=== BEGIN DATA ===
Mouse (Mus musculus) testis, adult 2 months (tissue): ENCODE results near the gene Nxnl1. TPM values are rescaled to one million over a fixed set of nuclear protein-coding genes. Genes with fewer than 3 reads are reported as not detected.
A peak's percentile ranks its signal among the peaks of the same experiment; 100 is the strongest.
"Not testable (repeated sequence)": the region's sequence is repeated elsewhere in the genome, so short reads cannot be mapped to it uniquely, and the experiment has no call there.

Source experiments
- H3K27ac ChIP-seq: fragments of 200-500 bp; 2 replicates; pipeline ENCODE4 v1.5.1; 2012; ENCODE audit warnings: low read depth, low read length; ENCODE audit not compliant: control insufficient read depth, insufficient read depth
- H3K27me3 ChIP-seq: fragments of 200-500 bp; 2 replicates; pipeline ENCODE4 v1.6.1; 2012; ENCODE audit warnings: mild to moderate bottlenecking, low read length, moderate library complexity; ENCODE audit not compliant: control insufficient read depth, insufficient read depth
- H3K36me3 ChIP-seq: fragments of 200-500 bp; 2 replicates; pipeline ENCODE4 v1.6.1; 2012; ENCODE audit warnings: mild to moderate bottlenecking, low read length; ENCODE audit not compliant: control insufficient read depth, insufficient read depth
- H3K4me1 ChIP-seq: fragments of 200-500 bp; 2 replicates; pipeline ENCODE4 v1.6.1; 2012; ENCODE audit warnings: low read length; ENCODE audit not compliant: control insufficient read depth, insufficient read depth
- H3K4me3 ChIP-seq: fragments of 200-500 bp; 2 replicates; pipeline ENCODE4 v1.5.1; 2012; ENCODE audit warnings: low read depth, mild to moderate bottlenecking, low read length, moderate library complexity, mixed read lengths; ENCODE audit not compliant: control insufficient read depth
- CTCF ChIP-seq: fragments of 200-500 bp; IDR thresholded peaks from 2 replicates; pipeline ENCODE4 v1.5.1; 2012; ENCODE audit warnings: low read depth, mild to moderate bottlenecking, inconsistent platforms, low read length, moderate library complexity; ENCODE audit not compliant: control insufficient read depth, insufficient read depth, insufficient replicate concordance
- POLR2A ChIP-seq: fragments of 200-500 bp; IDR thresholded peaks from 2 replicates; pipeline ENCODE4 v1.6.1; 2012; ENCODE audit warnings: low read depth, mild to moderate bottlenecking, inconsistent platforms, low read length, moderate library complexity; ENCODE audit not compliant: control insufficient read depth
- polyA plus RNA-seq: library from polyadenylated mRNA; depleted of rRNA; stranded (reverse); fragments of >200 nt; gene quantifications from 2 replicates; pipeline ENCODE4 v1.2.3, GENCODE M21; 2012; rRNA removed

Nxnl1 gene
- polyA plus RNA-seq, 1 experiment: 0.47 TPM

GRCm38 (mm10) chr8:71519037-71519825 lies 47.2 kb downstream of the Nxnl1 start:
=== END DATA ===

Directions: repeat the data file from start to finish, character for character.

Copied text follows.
Mouse (Mus musculus) testis, adult 2 months (tissue): ENCODE results near the gene Nxnl1. TPM values are rescaled to one million over a fixed set of nuclear protein-coding genes. Genes with fewer than 3 reads are reported as not detected.
A peak's percentile ranks its signal among the peaks of the same experiment; 100 is the strongest.
"Not testable (repeated sequence)": the region's sequence is repeated elsewhere in the genome, so short reads cannot be mapped to it uniquely, and the experiment has no call there.

Source experiments
- H3K27ac ChIP-seq: fragments of 200-500 bp; 2 replicates; pipeline ENCODE4 v1.5.1; 2012; ENCODE audit warnings: low read depth, low read length; ENCODE audit not compliant: control insufficient read depth, insufficient read depth
- H3K27me3 ChIP-seq: fragments of 200-500 bp; 2 replicates; pipeline ENCODE4 v1.6.1; 2012; ENCODE audit warnings: mild to moderate bottlenecking, low read length, moderate library complexity; ENCODE audit not compliant: control insufficient read depth, insufficient read depth
- H3K36me3 ChIP-seq: fragments of 200-500 bp; 2 replicates; pipeline ENCODE4 v1.6.1; 2012; ENCODE audit warnings: mild to moderate bottlenecking, low read length; ENCODE audit not compliant: control insufficient read depth, insufficient read depth
- H3K4me1 ChIP-seq: fragments of 200-500 bp; 2 replicates; pipeline ENCODE4 v1.6.1; 2012; ENCODE audit warnings: low read length; ENCODE audit not compliant: control insufficient read depth, insufficient read depth
- H3K4me3 ChIP-seq: fragments of 200-500 bp; 2 replicates; pipeline ENCODE4 v1.5.1; 2012; ENCODE audit warnings: low read depth, mild to moderate bottlenecking, low read length, moderate library complexity, mixed read lengths; ENCODE audit not compliant: control insufficient read depth
- CTCF ChIP-seq: fragments of 200-500 bp; IDR thresholded peaks from 2 replicates; pipeline ENCODE4 v1.5.1; 2012; ENCODE audit warnings: low read depth, mild to moderate bottlenecking, inconsistent platforms, low read length, moderate library complexity; ENCODE audit not compliant: control insufficient read depth, insufficient read depth, insufficient replicate concordance
- POLR2A ChIP-seq: fragments of 200-500 bp; IDR thresholded peaks from 2 replicates; pipeline ENCODE4 v1.6.1; 2012; ENCODE audit warnings: low read depth, mild to moderate bottlenecking, inconsistent platforms, low read length, moderate library complexity; ENCODE audit not compliant: control insufficient read depth
- polyA plus RNA-seq: library from polyadenylated mRNA; depleted of rRNA; stranded (reverse); fragments of >200 nt; gene quantifications from 2 replicates; pipeline ENCODE4 v1.2.3, GENCODE M21; 2012; rRNA removed

Nxnl1 gene
- polyA plus RNA-seq, 1 experiment: 0.47 TPM

GRCm38 (mm10) chr8:71519037-71519825 lies 47.2 kb downstream of the Nxnl1 start: